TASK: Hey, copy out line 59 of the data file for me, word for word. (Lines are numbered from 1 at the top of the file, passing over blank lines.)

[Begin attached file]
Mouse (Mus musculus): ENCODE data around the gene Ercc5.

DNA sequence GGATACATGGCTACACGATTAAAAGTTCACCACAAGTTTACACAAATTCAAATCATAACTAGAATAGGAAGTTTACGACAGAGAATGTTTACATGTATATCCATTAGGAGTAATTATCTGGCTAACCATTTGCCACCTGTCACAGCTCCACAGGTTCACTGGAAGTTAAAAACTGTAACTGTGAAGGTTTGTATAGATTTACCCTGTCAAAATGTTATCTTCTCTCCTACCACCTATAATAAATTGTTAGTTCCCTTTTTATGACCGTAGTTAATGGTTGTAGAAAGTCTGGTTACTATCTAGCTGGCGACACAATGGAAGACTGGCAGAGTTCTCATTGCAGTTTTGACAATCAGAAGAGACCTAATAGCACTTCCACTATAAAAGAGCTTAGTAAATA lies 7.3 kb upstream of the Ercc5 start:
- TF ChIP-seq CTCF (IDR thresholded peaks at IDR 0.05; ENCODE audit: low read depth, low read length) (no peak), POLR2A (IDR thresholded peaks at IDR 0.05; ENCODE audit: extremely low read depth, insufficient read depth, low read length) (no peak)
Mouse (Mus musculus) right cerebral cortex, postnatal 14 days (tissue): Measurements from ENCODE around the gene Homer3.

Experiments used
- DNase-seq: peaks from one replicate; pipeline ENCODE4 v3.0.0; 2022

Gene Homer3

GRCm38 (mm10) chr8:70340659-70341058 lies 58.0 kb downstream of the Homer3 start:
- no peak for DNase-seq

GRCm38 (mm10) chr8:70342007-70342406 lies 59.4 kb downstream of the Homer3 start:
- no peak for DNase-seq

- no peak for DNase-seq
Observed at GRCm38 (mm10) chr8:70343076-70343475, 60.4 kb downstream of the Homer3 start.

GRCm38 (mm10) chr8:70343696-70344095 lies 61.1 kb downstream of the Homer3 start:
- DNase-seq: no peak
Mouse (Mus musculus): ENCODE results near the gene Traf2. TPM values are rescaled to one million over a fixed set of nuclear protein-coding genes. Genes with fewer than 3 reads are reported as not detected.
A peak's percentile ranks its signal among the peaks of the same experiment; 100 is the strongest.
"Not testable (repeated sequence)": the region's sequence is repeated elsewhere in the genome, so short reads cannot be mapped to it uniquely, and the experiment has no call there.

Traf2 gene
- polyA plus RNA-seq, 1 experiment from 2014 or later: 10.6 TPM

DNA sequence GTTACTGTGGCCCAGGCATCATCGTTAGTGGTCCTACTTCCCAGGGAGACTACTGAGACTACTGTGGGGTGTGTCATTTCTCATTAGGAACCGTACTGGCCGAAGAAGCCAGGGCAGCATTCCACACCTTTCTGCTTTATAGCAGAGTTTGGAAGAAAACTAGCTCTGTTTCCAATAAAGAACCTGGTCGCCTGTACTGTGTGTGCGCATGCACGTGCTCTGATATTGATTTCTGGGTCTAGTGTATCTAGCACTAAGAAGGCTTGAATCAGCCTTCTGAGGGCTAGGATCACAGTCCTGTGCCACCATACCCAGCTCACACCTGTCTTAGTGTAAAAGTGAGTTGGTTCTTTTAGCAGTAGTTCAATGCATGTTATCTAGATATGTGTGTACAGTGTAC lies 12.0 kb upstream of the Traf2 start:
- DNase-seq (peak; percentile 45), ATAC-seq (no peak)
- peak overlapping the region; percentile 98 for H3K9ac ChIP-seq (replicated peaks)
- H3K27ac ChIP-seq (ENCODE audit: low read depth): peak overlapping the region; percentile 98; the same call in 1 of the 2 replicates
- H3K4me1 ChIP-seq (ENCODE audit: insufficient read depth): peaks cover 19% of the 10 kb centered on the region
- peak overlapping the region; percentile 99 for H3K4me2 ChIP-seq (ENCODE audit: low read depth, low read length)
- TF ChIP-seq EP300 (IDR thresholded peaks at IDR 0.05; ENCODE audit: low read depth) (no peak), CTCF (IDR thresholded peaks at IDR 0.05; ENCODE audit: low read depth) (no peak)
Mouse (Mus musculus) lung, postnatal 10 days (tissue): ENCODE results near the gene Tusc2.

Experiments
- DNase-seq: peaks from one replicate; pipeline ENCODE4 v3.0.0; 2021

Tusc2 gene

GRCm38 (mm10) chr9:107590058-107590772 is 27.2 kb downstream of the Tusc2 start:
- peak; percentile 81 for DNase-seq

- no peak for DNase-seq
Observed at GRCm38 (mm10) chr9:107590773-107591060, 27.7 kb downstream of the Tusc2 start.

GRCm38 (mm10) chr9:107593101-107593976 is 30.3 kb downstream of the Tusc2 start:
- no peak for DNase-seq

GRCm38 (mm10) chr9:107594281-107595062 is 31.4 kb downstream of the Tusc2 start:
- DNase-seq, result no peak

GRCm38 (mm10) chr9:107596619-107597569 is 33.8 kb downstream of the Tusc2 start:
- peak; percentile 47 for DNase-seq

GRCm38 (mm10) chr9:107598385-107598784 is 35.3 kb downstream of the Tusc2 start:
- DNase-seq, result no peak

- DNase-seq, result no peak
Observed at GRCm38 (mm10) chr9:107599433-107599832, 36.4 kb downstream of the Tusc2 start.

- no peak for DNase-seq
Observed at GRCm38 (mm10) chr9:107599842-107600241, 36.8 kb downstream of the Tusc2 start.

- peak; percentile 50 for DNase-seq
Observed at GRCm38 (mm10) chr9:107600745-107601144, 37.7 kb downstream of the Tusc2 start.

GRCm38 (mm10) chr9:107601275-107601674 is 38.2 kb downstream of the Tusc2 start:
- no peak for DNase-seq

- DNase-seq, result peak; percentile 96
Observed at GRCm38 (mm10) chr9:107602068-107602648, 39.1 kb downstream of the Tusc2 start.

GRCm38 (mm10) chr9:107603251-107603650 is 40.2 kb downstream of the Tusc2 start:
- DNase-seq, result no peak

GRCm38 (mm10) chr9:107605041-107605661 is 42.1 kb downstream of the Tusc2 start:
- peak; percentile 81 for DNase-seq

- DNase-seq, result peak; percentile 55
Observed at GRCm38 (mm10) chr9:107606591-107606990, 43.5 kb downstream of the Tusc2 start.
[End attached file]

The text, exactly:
Observed at GRCm38 (mm10) chr9:107606591-107606990, 43.5 kb downstream of the Tusc2 start.